Quapaw Man Convicted of Sexually Abusing a Native American Minor and Illegally Possessing Parts of Protected Eagles
A man who portrayed himself as a Native American spiritual counselor was convicted Tuesday by a federal jury of sexually abusing a Native American minor and illegally possessing feathers, talons and heads from seven bald eagles and seven golden eagles, announced Acting U.S. Attorney Clint Johnson.
The jury found Carl Gene Ortner Jr., 57, of Quapaw, guilty of transportation with intent to engage in criminal sexual activity, sexual abuse of a child in Indian Country, abusive sexual contact in Indian Country, possession of parts of a bald eagle, and possession of parts of a golden eagle. U.S. District Judge John F. Heil III presided over the trial and set sentencing for Sept. 30, 2021.
“Carl Ortner is not a Native American spiritual counselor, as he led his community to believe. A jury this week saw Ortner for what he was – a predator who targeted a vulnerable young victim, using her Native American heritage and grief to sexually abuse her,” said Acting U.S. Attorney Clint Johnson. “During this trial, two other victims came forward and stated that Ortner also abused them. All three of these young women are to be commended for their bravery and for stopping this defendant from harming others.”
“No matter what type of crime wildlife is connected to, we will work tirelessly with our law enforcement partners for justice,” said Phillip Land, Special Agent in Charge of the Southwest Region for the U.S. Fish and Wildlife Service, Office of Law Enforcement. “These guilty verdicts send a strong message that these types of crime will not be tolerated, and we thank the U.S Attorney’s Office, the Federal Bureau of Investigation, Bureau of Indian Affairs, Oklahoma Department of Wildlife Conservation, and the Ottawa County Sheriff’s Office for their assistance with this case.”
Assistant U.S. Attorneys Shannon Cozzoni and Ryan Roberts argued that Ortner fraudulently claimed to be a Native American spiritual counselor. Assistant U.S. Attorney Cozzoni pointed out the defendant portrayed himself as an Indian, yet he had no tribal affiliation. He told several people he was a member of several Tribes, but no Tribe claimed him.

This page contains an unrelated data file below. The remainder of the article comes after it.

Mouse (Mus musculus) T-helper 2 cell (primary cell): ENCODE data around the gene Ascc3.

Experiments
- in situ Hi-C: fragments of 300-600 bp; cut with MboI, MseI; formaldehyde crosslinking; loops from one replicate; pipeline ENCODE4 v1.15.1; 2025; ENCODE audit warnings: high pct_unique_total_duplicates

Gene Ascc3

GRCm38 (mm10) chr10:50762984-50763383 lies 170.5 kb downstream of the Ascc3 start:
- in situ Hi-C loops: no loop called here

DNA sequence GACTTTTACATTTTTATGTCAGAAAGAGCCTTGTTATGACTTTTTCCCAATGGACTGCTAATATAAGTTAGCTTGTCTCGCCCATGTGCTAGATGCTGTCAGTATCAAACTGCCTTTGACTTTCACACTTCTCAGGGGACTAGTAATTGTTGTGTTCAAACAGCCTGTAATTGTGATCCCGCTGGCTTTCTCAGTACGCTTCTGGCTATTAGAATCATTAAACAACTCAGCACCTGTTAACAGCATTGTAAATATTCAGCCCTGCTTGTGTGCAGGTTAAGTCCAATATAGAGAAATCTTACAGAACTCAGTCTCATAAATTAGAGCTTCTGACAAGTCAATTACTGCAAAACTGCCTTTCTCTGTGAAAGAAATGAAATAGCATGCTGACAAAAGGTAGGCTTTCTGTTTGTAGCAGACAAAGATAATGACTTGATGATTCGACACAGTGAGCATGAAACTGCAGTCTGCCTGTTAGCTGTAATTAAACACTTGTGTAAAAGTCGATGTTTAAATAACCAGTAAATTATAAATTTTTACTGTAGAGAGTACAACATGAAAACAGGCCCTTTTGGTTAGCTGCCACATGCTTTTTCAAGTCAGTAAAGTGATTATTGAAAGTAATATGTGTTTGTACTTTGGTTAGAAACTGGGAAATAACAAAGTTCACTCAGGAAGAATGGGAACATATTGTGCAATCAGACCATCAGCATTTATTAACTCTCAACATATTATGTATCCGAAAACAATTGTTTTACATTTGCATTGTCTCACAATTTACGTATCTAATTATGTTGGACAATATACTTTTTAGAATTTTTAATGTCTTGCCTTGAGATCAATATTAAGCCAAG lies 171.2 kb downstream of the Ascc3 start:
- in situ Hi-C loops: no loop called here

A special agent with the Fish and Wildlife Service testified that investigators discovered feathers and various parts of bald and golden eagles, including heads, talons, and entire wings, at Ortner’s residence. Native Americans consider eagles to be sacred and use the parts in cultural and religious practices. Ortner illegally possessed the feathers and parts.
Further evidence was presented showing that the defendant used his position of influence to groom the victim and force her into sexual relations with him, using her cultural beliefs and vulnerability against her. The victim also had been struggling with losing a loved one, and Ortner used the loss to further groom the victim.
In 2016, Ortner began sexually abusing the minor. While some of the abuse allegedly occurred within state jurisdiction, Ortner, who is not a tribal citizen, also abused the victim on Indian land, which falls within federal jurisdiction. Furthermore, Ortner at one point drove the victim to Joplin, Missouri, to engage in criminal sexual activity with the minor victim. Crossing state lines to engage in illegal activity falls within federal jurisdiction.
Witnesses testified that Ortner threatened to embarrass the victim and the tribe unless she said the sexual assault did not happen. Also testifying for the government were two other women who stated that Ortner also groomed them as minors and sexually abused them.
In the Government’s closing, Assistant U.S. Attorney Roberts reminded the jury that all three women, who did not know one another, had made similar statements in court. They were vulnerable minors when the sexual abuse occurred. Several had experienced recent deaths of loved ones, which Ortner exploited. Ortner would also buy them lingerie and use the same term to describe the undergarments. Roberts called Ortner a wolf in sheep’s clothing, stating that he disguised himself as a caring Native American elder to get close to the victims. Then when the time was right, Ortner attacked.
The jury took less than two hours to deliberate before coming back with guilty verdicts on all five counts.
The U.S. Fish & Wildlife Service Office of Law Enforcement, Oklahoma Department of Wildlife Conservation, Ottawa County Sheriff’s Department, FBI, and the Bureau of Indian Affairs conducted the investigation. Assistant U.S. Attorneys Ryan Roberts and Shannon Cozzoni prosecuted the case.